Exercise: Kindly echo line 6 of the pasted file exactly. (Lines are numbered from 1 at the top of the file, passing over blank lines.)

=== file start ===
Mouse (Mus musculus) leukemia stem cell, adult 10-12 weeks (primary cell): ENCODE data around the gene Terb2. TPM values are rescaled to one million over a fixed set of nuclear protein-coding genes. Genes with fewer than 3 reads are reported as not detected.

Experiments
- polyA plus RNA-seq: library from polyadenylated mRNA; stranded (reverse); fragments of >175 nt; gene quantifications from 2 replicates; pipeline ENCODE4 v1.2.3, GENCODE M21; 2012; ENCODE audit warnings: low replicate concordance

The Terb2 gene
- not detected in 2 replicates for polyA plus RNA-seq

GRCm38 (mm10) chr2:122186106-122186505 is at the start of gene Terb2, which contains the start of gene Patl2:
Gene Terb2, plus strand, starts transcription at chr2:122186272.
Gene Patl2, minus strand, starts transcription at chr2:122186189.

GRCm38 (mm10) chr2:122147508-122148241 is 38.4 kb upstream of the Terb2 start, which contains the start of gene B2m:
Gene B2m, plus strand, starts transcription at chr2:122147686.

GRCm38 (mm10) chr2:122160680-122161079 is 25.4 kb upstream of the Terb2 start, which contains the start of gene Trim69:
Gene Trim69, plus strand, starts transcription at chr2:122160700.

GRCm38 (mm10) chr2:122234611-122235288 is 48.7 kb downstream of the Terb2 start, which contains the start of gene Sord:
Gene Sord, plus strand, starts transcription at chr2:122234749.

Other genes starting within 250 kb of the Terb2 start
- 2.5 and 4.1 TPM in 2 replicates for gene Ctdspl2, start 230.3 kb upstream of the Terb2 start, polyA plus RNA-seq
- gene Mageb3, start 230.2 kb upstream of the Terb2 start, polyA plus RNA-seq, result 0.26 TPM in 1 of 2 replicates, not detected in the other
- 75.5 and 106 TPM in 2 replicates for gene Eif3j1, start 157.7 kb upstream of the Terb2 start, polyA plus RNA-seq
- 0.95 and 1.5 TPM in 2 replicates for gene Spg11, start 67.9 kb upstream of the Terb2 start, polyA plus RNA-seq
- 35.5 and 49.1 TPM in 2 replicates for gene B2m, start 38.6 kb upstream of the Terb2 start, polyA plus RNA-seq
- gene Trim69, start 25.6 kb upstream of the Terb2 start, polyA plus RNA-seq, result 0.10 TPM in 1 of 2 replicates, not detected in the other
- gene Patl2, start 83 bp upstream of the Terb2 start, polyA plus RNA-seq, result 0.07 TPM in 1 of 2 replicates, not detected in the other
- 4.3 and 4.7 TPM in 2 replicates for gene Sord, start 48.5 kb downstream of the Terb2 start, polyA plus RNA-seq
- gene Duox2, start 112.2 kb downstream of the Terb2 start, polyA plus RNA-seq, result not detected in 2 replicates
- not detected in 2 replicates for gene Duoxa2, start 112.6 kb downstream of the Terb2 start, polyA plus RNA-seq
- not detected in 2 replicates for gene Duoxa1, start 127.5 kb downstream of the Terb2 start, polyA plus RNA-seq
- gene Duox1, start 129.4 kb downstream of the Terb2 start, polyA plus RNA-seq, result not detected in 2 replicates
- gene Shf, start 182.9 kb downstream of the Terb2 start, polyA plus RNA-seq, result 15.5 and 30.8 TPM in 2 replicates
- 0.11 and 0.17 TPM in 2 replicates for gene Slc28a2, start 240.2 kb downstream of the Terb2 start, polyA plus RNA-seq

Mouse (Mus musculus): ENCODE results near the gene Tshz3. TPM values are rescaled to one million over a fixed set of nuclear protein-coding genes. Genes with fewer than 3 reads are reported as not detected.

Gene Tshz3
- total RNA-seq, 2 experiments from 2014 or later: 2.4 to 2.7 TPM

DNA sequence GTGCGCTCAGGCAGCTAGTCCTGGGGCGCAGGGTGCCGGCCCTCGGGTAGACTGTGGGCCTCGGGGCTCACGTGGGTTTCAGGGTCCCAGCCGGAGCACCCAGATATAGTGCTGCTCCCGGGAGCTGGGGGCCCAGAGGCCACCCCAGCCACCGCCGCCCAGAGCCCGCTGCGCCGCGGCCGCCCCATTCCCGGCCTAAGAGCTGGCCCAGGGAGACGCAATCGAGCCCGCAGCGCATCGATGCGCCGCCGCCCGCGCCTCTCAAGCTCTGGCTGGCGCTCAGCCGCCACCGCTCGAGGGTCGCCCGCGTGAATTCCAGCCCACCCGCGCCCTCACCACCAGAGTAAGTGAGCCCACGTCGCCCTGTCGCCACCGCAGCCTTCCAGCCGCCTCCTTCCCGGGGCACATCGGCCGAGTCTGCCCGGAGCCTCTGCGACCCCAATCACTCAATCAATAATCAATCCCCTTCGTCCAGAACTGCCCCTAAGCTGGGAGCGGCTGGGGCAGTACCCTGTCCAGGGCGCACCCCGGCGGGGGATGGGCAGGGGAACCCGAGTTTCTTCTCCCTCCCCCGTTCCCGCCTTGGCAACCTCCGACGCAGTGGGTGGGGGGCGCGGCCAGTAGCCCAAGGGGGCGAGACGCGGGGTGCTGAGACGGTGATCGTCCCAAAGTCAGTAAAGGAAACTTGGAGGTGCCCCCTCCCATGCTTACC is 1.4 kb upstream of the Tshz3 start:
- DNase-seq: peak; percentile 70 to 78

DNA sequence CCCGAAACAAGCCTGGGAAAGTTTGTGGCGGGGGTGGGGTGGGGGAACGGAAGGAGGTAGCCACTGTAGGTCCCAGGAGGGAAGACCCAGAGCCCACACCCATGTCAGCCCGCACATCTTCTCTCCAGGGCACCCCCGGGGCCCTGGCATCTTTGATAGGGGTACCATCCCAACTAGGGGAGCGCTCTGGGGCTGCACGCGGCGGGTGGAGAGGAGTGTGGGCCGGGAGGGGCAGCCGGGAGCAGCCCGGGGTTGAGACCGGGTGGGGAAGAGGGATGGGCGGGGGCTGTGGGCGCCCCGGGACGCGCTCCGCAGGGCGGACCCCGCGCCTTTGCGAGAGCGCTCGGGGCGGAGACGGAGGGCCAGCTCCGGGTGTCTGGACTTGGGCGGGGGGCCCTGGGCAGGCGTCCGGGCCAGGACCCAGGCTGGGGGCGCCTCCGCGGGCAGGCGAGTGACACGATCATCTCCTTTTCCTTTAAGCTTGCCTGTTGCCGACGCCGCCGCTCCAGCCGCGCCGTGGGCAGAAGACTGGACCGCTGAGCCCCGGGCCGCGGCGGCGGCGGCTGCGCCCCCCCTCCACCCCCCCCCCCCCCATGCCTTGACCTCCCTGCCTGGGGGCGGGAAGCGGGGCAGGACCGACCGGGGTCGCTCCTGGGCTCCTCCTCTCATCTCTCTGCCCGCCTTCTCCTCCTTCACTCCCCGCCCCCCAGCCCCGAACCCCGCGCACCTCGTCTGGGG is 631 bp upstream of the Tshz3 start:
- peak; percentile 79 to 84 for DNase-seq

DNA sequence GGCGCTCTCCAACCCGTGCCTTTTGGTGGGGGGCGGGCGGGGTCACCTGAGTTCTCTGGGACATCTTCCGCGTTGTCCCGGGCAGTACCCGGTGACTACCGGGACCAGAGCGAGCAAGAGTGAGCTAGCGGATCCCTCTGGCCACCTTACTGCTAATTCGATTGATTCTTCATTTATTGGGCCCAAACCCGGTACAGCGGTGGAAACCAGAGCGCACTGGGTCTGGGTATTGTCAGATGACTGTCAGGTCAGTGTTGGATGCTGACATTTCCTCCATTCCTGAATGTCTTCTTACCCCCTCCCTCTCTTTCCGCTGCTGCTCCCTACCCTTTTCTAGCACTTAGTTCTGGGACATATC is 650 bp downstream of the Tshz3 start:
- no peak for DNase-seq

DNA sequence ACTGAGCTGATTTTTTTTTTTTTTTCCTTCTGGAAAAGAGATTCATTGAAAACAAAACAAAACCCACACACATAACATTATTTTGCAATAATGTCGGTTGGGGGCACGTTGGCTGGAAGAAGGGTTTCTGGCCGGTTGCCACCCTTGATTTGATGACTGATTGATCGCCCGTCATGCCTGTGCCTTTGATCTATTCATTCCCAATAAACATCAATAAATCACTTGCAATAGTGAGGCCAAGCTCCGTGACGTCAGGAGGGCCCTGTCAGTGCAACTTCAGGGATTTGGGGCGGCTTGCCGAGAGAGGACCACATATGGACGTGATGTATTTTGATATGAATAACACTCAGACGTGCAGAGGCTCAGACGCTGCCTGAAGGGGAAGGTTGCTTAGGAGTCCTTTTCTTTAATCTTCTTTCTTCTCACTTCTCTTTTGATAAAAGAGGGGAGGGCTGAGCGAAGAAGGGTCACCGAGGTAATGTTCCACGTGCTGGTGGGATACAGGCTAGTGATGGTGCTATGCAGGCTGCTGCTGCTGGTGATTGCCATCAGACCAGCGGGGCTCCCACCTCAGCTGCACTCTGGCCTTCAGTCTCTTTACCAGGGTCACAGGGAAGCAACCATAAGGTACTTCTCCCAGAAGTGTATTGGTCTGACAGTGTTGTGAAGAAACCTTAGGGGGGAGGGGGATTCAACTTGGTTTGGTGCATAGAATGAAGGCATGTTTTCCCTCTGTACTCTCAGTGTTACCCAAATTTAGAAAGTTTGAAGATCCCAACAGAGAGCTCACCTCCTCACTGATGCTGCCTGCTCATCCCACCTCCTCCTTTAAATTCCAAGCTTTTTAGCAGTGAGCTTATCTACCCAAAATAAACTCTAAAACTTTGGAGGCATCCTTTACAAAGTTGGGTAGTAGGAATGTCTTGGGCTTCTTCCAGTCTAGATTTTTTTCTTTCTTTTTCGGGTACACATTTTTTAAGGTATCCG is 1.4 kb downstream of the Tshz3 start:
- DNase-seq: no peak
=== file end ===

GRCm38 (mm10) chr2:122186106-122186505 is at the start of gene Terb2, which contains the start of gene Patl2: